Ambassadors and representatives from over a dozen countries on Thursday morning visited the Ukrainian kindergarten established in Pyla for Ukrainian children who took refuge in Cyprus with their parents during the war with Russia.
The event was attended by ambassadors and representatives from the USA, Britain, Italy, Poland, Ukraine, France, Ireland, the Netherlands, Sweden, Romania, Switzerland, Finland, Australia, Germany, Slovakia and the Czech Republic.
The visitors enjoyed performances by the children, followed by a guided tour of the building and a gift exchange.
“The specific space was created to help both the children who have come as refugees from Ukraine, but also their families who are mainly mothers and grandmothers,” Christodoulos Ellinas, one of the initiators of the initiative, said.
He added that there was a great need for this type of school, as mothers need to work to support their families.
“Children under five attend these schools, as it was very hard for them to immediately enter a Greek school,” he said.
Ellinas thanked “from the bottom of [his] heart” the Pyla community council and its community leader, “who was positive about the creation of this school from the first moment we asked Pyla for help”.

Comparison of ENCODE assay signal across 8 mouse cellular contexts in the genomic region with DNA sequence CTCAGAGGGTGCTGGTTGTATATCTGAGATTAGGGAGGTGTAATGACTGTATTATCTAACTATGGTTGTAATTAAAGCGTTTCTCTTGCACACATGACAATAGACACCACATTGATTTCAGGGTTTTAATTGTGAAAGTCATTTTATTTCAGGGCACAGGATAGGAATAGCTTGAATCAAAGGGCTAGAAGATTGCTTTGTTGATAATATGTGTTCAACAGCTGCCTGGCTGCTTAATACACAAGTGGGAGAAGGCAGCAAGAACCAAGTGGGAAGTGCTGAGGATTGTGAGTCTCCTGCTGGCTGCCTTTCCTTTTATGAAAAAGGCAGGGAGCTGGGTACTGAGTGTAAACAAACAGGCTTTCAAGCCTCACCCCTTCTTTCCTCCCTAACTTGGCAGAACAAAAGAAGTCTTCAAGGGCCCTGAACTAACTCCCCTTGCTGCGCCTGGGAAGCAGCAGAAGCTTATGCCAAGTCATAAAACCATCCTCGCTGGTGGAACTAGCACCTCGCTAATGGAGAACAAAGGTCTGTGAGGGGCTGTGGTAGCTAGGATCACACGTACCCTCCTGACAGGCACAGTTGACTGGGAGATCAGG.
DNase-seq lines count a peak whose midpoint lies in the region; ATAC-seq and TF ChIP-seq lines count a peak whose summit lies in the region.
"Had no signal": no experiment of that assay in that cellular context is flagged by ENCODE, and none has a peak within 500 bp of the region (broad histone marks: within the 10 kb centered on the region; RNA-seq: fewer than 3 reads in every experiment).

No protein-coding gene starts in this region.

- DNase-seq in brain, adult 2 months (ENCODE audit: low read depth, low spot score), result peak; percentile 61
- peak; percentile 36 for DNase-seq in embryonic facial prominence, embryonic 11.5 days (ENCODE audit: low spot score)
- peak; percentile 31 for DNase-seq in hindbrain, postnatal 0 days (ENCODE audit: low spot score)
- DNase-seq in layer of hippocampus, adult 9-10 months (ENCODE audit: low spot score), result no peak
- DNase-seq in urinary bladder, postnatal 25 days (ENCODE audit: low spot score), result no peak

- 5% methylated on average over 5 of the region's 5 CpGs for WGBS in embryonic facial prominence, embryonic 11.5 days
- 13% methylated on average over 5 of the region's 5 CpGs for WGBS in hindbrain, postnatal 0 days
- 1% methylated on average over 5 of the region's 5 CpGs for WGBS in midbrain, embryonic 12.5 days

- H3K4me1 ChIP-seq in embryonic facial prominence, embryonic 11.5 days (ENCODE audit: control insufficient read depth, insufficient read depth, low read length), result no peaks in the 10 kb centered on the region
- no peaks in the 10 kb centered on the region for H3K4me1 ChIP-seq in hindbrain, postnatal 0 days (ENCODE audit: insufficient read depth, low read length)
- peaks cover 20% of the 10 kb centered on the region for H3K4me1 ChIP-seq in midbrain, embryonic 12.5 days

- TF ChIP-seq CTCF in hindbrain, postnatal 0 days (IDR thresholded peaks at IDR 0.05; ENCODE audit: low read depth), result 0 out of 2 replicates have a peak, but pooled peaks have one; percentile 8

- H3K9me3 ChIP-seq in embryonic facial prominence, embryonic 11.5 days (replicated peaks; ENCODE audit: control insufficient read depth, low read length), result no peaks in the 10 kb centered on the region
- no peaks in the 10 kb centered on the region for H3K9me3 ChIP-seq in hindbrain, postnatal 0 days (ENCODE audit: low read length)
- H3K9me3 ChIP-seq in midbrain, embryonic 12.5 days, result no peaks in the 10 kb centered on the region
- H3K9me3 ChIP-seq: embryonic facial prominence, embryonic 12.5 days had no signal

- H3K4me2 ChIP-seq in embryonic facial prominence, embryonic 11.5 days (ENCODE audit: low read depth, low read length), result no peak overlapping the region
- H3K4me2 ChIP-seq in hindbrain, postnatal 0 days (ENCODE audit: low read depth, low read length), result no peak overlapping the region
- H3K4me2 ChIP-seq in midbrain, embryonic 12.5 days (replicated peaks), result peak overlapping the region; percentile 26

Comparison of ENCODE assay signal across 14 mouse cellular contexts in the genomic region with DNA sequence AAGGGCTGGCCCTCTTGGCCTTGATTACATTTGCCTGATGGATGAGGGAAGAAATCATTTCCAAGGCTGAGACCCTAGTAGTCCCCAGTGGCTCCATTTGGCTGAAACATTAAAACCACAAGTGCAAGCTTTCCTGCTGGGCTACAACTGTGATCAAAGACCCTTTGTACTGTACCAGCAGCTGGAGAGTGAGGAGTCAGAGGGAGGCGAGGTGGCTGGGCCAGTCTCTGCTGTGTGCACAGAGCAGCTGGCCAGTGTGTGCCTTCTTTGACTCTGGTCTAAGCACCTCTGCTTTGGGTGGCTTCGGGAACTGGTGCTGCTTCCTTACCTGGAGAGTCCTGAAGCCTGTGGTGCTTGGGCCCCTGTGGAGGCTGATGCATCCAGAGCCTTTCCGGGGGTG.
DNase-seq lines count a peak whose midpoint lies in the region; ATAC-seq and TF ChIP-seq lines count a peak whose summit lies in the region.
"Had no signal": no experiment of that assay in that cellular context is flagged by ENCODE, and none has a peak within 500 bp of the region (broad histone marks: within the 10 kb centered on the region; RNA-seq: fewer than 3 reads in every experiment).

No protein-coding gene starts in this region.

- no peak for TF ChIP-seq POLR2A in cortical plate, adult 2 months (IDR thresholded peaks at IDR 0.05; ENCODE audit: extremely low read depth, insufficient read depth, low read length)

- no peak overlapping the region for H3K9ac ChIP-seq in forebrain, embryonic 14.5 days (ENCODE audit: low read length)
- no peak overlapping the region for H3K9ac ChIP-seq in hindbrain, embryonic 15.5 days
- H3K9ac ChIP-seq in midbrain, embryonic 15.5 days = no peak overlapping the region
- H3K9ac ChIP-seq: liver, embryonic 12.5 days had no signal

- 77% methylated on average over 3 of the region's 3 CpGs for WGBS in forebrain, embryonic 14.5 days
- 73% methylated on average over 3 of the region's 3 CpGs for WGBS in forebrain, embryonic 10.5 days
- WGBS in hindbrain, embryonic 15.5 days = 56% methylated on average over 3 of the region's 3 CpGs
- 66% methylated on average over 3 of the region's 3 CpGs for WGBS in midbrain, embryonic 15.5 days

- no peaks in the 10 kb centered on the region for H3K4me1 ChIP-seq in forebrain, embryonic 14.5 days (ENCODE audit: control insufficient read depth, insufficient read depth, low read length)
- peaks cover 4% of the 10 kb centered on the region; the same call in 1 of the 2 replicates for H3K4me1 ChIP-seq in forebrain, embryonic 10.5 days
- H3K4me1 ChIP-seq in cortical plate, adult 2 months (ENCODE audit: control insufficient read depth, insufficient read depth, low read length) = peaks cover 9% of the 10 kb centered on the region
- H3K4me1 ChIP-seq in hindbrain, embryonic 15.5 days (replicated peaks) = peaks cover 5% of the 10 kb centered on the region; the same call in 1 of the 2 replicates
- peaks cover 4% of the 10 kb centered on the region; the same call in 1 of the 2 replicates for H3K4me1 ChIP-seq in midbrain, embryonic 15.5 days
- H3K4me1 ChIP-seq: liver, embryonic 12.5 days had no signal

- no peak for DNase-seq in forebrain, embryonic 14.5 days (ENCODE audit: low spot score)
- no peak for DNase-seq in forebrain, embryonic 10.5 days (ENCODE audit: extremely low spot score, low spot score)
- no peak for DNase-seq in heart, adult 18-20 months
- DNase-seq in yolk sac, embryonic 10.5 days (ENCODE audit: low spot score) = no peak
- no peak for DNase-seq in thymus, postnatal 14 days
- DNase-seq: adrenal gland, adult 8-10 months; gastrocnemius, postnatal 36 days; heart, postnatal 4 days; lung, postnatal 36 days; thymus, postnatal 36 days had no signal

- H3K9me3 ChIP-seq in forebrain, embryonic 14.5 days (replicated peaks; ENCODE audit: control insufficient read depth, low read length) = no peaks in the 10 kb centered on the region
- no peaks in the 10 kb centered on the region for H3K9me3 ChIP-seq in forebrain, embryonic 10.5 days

“They have done everything possible to restore the old police station to house the Ukrainian kindergarten,” he said, explaining that the building was being used as a police station since the British rule.
Asked whether there are other similar schools elsewhere on the island, Ellinas said that another one has been created in Paralimni, but it was easier to set up as it is operating inside an existing school.
“We embraced the idea of creating a daycare centre for refugee children from the very first moment,” Pyla community leader Simos Mitidis said.
“The main reason was that we too experienced war, and we know what it means to be a refugee, especially in a foreign country”.
He added that 12 to 20 children attend the kindergarten, saying that it is a great offering for working parents, to make sure their children can stay in one area, and read and play carefree and safely.
“The restoration of the police station cost about 60,000, and we expedited all the procedures because the children had to be housed somewhere,” he said.
“We could not give the building as it was because it needed immediate repair and was dangerous for both the children and the teachers.”
Meanwhile, US Ambassador to Cyprus, Julie Fisher, expressed her great satisfaction to be in Pyla during the first days of her assumed duties, and to see, “how Cypriots welcomed the refugees from Ukraine, especially the children and to see how they prosper here on the island”.
She also said it was a “great honour” to be at the specific venue close to the one-year anniversary since the outbreak of the war, saying that “this is a really difficult week as we think about the consequences of Russia’s inhumane war in Ukraine”.
“This kindergarten, this home for children that was made to continue developing their Ukrainian identity, is a small ray of sunshine in the fog of all this tragedy,” she said.